Wayne Harbolt, police detective, testified to the confession of the burglary made by the defendant. He corroborated Officer Ryan by testifying that no threats or coercion were used in securing the statement and that no promises were made to the defendant.

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On cross-examination, the witness testified:

"Q. (By Mr. White) Mr. Harbolt, you did make a promise to Mr. Herrod? A. We told Mr. Herrod we would recommend seven years. That was during our conversation with him as his attorney. Q. And that you would recommend seven years in completion of all the charges? A. He asked if he went ahead at that time and entered a plea of guilty- Q. And signed this statement? A. No; I don't believe the statement was mentioned to Laynnie Herrod. I don't think there was ever any statement mentioned to Laynnie Herrod, that is, a written statement. Q. Well, you did ask him to clear up all of these other matters? A. Yes, Sir."

The defendant did not testify in the trial of the case before the jury. However, in the absence of the jury, the defendant did testify when the questions of law arose as to the admissibility of the alleged confession. He testified as follows:

"A. Well, they took me out of the county jail to the city jail. Q. Do you mean by that Lieutenant Harbolt and Ryan ? A. That is right, and kept me in the third degree room over there for about an hour and a half, and told me they had three or four charges they could pin against me, and if I didn't clarify them they were going to see I got ten to life on each and every one of them. I told them I never heard anything about the charges- I could not clarify nothing. Officer Harbolt went outside and came back with a whole handful of confessions, and he said, 'Maybe this will help to clarify it.' I said, 'I don't even know them guys.' He said, 'Oh, yes, you do.' So, he said, 'If you will clear these cases up for us and everything like that, so these Oklahoma City business men will get off my throat, we will let you plead guilty and clear them all up.' I said, 'I haven't done anything like that, Mr. Harbolt. I don't want to clear nothing.' He said, 'You will before this is over with'; and Mickey Ryan, then, he asked me did I have an attorney, and I told him yes I did have one. He said, 'What is his name? I told him it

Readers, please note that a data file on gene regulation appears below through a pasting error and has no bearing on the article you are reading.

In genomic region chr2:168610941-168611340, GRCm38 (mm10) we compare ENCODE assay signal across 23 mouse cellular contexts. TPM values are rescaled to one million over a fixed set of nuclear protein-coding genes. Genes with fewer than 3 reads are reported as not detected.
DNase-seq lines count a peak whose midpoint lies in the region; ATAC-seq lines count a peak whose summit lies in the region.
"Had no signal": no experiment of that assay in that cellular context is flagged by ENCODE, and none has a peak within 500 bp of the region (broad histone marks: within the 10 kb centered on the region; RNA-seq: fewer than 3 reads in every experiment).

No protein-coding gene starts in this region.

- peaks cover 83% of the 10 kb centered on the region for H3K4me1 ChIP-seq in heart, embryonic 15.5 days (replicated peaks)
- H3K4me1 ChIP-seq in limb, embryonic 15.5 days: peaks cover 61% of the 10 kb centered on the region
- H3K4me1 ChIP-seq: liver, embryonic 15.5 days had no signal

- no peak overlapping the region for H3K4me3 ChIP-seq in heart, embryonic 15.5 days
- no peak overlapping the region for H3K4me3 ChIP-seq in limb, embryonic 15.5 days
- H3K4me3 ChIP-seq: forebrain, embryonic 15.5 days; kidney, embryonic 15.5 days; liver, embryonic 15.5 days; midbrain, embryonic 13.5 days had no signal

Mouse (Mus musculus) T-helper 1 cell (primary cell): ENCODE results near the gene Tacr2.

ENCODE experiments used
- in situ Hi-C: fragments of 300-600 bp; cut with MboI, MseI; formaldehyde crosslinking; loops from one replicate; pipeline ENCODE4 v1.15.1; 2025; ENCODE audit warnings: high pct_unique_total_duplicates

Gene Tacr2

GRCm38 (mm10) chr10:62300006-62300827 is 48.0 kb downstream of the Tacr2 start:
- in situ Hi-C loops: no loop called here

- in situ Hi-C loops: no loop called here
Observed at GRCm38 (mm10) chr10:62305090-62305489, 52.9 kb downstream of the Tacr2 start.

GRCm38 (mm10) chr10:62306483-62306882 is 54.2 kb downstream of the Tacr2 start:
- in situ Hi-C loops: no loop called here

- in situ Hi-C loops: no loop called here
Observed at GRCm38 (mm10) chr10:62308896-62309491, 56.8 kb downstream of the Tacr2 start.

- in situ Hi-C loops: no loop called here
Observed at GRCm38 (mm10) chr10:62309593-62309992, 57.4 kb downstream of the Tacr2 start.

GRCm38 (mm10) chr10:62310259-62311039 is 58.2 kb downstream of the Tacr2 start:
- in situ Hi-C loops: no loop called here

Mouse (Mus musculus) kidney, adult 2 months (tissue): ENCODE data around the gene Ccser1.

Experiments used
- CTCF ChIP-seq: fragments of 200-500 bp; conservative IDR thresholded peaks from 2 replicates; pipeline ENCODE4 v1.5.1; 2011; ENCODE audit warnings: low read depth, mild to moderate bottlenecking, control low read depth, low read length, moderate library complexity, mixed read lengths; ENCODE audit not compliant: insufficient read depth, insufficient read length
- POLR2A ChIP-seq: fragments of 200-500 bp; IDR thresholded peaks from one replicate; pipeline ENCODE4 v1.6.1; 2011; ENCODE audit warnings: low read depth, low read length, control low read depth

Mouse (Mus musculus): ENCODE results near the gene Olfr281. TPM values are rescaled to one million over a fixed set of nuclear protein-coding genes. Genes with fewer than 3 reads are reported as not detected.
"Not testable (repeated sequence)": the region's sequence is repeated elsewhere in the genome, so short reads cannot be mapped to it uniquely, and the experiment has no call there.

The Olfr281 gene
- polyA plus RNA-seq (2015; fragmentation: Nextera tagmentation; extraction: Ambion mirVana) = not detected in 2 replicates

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was Louis Eskie from Lawton. He said, 'Well, a Lawton attorney is not going to do you no good. You want an Oklahoma City lawyer, somebody that can do you some good up here.' More questioning, more threatening with fingers in my face, and all they were going to do and one thing and another. I sent him to call Laynnie Herrod. Immediately after that they took me back upstairs and put me in the investigation cell. Well, I would say 20 or 30 minutes later Laynnie Herrod came up and wanted to know how much money I had, and I said, 'Why do I have to have money, He said, 'You have to have money- Q. Did Mr. Herrod at that time bring you a message from the policemen about the length of time they would make you pay? A. No; not at that time. Q. Did lie later, then? A. Yes. Q. Tell the judge what that was. A. He said that I had better co-operate with the police, and that they would recommend me seven years if I would clear it all up. I said, "I don't know- nothing to clear up, but I do know they can frame me, I know that.' The next time he came up, that is when he told me about the seven years. They finally got their heads all together and got me down and agreed on the third day I would sign it. Q. With the understanding you would have seven years? A. Seven years and everything was washed up."

On cross-examination the defendant testified:

"Q. Have you been convicted under the laws of the State of Oklahoma? A. Yes, sir. * * * Q. (By Mr. Mounger) Now, before you signed this instrument here, Exhibit 3, Louis Eskie of Lawton represented you, didn't he? A. Louis Eskie represented me at Lawton. Q. He was up here too, wasn't he? A. He came up here after I was in a few days, in the city jail. Q. And he talked with you before you signed this statement? A. He talked with me the day before, yes, sir. Q. And Laynnie Herrod talked with you, didn't he? A. Yes, sip. Q. Before you signed the statement? A. Yes, sir. Q. And also you talked with Opal Hunt, didn't you? A. Yes, sir."